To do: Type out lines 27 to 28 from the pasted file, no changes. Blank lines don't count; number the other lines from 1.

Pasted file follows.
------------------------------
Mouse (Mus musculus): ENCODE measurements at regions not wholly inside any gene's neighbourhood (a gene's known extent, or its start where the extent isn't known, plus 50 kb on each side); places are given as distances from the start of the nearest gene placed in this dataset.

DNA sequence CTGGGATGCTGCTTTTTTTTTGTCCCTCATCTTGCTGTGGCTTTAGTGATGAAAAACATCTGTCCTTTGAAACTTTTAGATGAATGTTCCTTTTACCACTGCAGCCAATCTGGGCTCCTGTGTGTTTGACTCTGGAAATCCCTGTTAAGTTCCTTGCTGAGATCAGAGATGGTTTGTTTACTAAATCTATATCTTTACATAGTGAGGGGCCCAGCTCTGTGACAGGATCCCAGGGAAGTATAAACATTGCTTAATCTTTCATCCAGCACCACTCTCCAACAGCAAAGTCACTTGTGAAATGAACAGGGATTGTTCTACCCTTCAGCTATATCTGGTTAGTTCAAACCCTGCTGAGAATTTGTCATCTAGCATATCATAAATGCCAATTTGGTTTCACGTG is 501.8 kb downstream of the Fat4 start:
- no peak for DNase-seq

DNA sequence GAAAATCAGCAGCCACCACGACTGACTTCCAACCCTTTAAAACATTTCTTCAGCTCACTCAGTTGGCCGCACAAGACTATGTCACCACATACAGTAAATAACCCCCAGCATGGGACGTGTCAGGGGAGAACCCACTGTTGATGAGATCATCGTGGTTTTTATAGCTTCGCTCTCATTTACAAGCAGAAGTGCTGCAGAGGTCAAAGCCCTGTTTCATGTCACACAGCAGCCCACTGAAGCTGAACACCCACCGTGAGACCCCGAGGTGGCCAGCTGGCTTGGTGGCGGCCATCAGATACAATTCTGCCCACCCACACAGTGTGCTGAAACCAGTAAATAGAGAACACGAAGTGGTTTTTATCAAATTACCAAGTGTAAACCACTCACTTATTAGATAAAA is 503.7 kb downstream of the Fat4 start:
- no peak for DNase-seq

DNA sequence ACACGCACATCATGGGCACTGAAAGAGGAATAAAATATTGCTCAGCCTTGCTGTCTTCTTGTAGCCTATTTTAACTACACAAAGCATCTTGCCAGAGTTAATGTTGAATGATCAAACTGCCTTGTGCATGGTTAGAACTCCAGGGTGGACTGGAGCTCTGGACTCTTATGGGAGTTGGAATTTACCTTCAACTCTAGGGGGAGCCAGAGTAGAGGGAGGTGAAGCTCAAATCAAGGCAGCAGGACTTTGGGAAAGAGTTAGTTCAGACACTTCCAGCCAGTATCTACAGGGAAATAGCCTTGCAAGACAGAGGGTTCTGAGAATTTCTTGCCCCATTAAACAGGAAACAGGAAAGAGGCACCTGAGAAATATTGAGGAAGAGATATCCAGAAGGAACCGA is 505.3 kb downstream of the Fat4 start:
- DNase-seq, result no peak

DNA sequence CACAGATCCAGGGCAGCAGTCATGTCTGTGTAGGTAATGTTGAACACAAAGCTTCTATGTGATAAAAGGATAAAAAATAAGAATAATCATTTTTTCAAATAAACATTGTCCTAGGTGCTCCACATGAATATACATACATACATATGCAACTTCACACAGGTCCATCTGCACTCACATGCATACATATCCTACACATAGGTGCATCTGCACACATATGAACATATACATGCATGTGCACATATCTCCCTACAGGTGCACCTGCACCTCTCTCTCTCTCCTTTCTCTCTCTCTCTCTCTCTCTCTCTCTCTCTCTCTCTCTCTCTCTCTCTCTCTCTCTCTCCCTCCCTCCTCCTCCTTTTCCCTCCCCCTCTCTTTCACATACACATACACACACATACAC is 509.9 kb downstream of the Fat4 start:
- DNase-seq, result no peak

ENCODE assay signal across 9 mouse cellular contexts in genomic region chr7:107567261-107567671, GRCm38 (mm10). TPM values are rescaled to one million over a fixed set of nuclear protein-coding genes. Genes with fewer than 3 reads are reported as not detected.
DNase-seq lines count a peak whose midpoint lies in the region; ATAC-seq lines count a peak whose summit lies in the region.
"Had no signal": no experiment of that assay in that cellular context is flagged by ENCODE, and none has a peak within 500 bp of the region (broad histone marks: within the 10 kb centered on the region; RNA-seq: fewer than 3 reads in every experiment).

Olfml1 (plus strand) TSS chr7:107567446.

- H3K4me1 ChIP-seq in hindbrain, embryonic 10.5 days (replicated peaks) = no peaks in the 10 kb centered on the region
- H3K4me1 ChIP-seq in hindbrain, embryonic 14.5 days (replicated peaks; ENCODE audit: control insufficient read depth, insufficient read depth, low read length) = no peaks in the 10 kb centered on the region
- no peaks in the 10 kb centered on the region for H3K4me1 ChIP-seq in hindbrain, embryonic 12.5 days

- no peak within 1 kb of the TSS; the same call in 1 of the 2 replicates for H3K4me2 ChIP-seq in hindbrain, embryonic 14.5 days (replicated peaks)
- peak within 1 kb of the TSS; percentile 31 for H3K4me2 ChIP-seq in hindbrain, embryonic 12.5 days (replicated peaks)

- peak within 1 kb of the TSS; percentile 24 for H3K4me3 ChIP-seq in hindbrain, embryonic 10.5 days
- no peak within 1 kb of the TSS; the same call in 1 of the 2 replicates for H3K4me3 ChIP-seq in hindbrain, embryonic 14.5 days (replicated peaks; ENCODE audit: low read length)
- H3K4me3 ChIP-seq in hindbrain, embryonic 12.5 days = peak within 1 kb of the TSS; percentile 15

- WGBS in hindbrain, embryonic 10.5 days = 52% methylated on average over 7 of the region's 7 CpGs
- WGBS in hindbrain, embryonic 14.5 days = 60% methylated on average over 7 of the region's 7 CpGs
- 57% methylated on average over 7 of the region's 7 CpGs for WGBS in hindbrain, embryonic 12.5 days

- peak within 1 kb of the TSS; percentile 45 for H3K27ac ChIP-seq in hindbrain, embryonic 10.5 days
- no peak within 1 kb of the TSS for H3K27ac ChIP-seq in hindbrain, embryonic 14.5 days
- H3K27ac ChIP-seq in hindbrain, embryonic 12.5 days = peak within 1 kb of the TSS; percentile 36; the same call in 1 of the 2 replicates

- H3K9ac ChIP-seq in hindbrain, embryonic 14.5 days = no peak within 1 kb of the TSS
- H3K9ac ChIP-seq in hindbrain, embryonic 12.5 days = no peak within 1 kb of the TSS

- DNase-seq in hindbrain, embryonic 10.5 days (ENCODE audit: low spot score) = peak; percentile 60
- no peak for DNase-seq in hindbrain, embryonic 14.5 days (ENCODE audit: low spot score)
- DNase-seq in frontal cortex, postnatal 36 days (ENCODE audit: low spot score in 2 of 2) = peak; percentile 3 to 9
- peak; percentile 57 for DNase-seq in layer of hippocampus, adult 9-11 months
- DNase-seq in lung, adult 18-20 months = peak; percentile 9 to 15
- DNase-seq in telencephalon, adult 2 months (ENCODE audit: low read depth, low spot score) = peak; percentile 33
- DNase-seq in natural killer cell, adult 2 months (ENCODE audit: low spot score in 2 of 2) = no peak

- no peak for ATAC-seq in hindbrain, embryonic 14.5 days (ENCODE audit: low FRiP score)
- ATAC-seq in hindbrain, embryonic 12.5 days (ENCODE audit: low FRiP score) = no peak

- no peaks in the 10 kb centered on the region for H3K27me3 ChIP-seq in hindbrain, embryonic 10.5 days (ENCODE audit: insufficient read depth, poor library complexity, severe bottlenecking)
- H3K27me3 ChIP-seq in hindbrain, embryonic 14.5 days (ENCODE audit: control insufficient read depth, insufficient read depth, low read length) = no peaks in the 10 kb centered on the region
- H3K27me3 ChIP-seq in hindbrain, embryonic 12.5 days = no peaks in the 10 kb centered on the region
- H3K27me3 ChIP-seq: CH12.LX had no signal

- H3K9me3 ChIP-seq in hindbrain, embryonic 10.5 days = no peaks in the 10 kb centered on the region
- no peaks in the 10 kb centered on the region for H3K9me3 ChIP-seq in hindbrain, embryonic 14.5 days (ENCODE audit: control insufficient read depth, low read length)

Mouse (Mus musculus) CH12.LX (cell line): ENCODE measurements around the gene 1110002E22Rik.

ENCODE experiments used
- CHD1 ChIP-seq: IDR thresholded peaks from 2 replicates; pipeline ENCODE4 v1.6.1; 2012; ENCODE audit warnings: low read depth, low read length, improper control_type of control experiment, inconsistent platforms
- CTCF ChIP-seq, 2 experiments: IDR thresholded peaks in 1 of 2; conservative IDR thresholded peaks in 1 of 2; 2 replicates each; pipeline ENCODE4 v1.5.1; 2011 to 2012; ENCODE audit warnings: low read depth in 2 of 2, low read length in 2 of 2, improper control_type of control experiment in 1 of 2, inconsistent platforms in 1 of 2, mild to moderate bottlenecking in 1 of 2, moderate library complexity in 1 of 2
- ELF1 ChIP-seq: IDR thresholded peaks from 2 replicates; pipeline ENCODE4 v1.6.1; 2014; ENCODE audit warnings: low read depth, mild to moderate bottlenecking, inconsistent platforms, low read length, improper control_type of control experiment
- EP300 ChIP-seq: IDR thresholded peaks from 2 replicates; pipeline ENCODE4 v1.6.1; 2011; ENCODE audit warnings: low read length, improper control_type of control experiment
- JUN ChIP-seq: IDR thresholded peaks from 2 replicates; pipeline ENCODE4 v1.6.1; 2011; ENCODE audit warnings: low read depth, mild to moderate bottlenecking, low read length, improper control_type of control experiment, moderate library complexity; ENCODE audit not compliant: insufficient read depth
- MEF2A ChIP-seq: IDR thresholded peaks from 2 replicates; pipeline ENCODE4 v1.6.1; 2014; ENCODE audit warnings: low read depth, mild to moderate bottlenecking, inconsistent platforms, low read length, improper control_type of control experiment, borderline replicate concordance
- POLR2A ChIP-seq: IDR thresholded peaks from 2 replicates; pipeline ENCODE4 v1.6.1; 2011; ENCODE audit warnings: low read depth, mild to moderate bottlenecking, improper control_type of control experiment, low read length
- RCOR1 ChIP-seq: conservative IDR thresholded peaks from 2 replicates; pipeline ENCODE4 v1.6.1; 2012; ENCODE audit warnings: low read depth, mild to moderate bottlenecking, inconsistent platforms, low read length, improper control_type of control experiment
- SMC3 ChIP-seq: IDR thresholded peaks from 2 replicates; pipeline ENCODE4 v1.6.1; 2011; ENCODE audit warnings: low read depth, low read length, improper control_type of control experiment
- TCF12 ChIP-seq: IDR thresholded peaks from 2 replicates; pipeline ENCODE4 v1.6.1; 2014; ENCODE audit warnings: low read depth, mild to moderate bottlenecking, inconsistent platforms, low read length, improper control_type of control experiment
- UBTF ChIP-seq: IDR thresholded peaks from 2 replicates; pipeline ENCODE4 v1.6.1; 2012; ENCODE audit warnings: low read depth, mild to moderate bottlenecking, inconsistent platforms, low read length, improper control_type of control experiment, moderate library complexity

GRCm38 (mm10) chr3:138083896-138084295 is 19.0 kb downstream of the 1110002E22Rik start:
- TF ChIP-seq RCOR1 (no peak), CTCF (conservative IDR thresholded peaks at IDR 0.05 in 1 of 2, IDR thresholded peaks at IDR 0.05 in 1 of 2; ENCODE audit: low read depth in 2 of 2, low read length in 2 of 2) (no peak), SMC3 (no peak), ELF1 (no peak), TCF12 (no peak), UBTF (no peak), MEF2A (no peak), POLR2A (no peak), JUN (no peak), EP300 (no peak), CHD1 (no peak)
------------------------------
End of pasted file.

- H3K27ac ChIP-seq in hindbrain, embryonic 12.5 days = peak within 1 kb of the TSS; percentile 36; the same call in 1 of the 2 replicates

- H3K9ac ChIP-seq in hindbrain, embryonic 14.5 days = no peak within 1 kb of the TSS